The only thing we can be sure of about the future is that it will be absolutely fantastic. So if what I say now seems to you to be very reasonable, then I have failed completely. Only if what I tell you appears absolutely unbelievable, have we any chance of visualizing the future as it really will happen.

- Arthur C. Clarke (h/t Brin)

Saturday, June 25, 2011

TX Panhandle all-time record temperature

All time high recorded at Amarillo Texas.
We were going to give you the exact time it took to melt an ice cube (with video proof), but after a quarter of an hour in the sweltering heat, all we came back with was a bag full of water, a malfunctioning iPhone and a sunburn.

Not long after we learned the temperature had finally peaked at 109 degrees,
breaking the all-time high record for Amarillo, someone got the bright idea to see how long it would take to melt an ice cube on the sidewalk.
Intrepid reporter melts ice cube, iPhone; doesn't mention climate change.

13 comments:

Tom said...

Why is Michael Tobis, who calls himself a climate scientist, talking about the weather while Anthony Watts, who calls himself a meteorologist, talking about climate?

Michael Tobis said...

It's worse than that: I'm mostly writing about economics at the moment. However, I believe all time high temperatures are climate-related events, for what that's worth.

Dan Olner said...

I think we probably need a new term - something to describe the feeling that warmists like myself feel as we look out the window and interpret the weather through a climate prism. The interesting point is, of course: there's no way the weather's the same as it would be without human interference. It's just how much that difference is ampilified.

But yes, we need a word.

Steve Bloom said...

Ah, that's just Texas hot. Talk to me when it gets to be Death Valley hot. :)

The difficulty with you-know-who is that there are just too damned many snipes and snarks on the way to learning something about climate.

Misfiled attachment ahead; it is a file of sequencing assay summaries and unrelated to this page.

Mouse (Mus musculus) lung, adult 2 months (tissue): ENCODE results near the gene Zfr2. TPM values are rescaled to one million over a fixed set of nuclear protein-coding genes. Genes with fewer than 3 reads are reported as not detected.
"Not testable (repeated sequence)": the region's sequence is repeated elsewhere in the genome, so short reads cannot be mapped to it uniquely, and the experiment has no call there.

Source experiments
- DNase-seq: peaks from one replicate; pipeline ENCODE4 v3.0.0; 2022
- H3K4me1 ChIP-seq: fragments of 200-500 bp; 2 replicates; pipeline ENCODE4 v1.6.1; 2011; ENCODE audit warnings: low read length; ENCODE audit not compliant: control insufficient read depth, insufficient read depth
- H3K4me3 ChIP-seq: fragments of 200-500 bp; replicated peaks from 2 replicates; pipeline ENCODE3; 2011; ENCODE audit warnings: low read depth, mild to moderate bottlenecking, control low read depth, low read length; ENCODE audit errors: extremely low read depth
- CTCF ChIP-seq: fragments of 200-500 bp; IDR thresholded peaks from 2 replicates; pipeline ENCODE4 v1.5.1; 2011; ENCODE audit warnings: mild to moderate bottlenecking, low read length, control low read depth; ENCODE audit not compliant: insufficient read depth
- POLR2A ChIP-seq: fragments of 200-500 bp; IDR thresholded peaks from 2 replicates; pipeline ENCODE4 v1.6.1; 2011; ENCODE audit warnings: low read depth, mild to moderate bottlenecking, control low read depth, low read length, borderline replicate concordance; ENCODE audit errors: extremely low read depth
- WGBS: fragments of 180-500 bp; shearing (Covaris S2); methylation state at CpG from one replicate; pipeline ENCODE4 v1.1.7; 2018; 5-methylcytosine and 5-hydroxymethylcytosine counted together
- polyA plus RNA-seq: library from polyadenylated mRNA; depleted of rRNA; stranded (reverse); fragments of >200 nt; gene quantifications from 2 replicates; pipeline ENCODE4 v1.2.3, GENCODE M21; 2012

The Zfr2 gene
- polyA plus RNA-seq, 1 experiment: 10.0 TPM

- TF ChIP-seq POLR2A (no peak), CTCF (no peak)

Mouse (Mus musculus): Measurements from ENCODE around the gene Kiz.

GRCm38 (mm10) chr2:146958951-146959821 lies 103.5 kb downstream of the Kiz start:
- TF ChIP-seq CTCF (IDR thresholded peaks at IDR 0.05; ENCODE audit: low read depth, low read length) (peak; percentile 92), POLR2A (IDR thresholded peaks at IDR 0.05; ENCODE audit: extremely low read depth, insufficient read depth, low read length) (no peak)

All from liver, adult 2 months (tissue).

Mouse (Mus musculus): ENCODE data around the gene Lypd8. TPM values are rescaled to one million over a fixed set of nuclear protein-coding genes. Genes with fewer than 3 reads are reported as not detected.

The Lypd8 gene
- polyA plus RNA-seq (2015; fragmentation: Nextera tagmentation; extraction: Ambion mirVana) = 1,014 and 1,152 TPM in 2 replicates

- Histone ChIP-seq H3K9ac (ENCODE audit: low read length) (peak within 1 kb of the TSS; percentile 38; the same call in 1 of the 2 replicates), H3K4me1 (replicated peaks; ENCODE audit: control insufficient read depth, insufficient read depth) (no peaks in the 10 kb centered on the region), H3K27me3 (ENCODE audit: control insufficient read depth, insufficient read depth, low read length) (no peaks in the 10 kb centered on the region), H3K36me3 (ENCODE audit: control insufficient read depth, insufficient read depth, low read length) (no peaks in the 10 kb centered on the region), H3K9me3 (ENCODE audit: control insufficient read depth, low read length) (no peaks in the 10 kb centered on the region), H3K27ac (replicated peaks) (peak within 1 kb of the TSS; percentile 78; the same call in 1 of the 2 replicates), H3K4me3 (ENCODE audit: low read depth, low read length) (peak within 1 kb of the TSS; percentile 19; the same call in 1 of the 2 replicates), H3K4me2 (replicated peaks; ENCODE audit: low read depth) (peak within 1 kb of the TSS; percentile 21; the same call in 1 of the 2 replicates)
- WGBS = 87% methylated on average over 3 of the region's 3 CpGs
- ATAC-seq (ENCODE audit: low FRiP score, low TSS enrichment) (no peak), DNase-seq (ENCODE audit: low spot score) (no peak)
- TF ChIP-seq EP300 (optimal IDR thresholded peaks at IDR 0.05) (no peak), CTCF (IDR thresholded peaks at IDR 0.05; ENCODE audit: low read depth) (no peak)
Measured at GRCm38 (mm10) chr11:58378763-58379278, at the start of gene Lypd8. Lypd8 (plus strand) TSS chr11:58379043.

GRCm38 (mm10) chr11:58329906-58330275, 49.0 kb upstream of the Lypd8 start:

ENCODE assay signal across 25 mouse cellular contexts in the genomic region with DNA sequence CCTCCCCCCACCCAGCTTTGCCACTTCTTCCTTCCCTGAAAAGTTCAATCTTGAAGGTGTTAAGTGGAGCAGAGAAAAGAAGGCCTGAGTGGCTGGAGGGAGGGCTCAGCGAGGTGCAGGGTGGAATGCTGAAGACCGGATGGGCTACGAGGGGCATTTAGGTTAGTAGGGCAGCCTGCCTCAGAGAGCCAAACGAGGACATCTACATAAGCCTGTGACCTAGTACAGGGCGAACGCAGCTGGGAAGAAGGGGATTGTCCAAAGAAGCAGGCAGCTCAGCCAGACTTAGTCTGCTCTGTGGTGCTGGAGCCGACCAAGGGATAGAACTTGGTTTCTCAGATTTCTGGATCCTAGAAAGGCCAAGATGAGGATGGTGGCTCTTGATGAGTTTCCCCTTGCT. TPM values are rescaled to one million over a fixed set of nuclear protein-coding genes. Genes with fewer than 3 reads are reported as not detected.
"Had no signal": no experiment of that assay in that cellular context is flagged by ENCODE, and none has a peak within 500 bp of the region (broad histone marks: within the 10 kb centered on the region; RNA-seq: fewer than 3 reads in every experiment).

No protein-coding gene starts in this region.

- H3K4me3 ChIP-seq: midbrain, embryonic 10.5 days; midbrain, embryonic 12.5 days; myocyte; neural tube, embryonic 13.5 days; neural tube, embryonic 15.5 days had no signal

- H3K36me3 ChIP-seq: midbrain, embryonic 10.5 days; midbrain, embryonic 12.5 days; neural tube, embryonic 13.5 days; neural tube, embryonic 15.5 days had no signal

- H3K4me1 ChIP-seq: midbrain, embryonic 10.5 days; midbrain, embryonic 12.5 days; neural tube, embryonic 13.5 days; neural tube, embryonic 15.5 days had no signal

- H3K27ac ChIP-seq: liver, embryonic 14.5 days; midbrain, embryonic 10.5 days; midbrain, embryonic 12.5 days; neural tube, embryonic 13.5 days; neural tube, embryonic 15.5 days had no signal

Dan, global weirding and climate disruption have both been put forward.

Steve Bloom said...

Well, I went and visited WUWT only to find an over-the-top political diatribe backed up by some lies about climate. Imagine that.

But that AW sure does seize the moral high ground in attacking Wirth for the latter's political theater, having in the past scrupulously avoided e.g. featuring the Inhofe family igloo. Oh wait...

It's amusing that he attacks Hansen's "Target CO2" paper without having read it, or at least so it seems since he accuses Hansen of having not shown his work in arriving at the 350 ppm limit, and indeed just having picked the level extant at the time of the Wirth hearing.

I like it most of all, though, when AW does something to expose his paleocon nature, as in his use of the phrase "Jewish race." Perfect.

Damned Caucasians. :)

Dan Olner said...

Thanks Steve, you caused me to visit WUWT. It turns out there's no risk of increased flooding because 1988.

Paul Kelly said...

Yes sonny, Grandpa remembers the summer of aught eleven. Hot enough to roast a blackberry it was. I was in El Paso for a week one summer and we were glad when it got down to 109. Steve and Dan, drawn to Watts like moths to the flame. I enjoy the sea ice graphic there and the quick links to stoat and Pielke jr.